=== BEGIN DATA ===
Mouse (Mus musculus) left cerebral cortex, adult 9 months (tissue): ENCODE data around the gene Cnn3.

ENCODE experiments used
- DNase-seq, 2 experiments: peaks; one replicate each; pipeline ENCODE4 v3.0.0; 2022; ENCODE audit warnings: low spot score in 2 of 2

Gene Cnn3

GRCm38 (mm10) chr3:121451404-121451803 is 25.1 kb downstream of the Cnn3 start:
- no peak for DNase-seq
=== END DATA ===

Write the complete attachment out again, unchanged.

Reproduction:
Mouse (Mus musculus) left cerebral cortex, adult 9 months (tissue): ENCODE data around the gene Cnn3.

ENCODE experiments used
- DNase-seq, 2 experiments: peaks; one replicate each; pipeline ENCODE4 v3.0.0; 2022; ENCODE audit warnings: low spot score in 2 of 2

Gene Cnn3

GRCm38 (mm10) chr3:121451404-121451803 is 25.1 kb downstream of the Cnn3 start:
- no peak for DNase-seq